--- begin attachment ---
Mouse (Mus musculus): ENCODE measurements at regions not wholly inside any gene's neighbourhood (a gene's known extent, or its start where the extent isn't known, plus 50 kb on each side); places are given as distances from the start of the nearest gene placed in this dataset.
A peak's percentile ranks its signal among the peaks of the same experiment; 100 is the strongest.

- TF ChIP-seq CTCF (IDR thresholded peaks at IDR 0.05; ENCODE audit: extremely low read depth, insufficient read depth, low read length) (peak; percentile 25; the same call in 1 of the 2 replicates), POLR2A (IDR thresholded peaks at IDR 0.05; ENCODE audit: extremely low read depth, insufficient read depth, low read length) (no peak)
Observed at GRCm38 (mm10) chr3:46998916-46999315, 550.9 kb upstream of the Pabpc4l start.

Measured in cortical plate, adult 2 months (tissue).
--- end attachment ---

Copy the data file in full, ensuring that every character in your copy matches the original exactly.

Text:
Mouse (Mus musculus): ENCODE measurements at regions not wholly inside any gene's neighbourhood (a gene's known extent, or its start where the extent isn't known, plus 50 kb on each side); places are given as distances from the start of the nearest gene placed in this dataset.
A peak's percentile ranks its signal among the peaks of the same experiment; 100 is the strongest.

- TF ChIP-seq CTCF (IDR thresholded peaks at IDR 0.05; ENCODE audit: extremely low read depth, insufficient read depth, low read length) (peak; percentile 25; the same call in 1 of the 2 replicates), POLR2A (IDR thresholded peaks at IDR 0.05; ENCODE audit: extremely low read depth, insufficient read depth, low read length) (no peak)
Observed at GRCm38 (mm10) chr3:46998916-46999315, 550.9 kb upstream of the Pabpc4l start.

Measured in cortical plate, adult 2 months (tissue).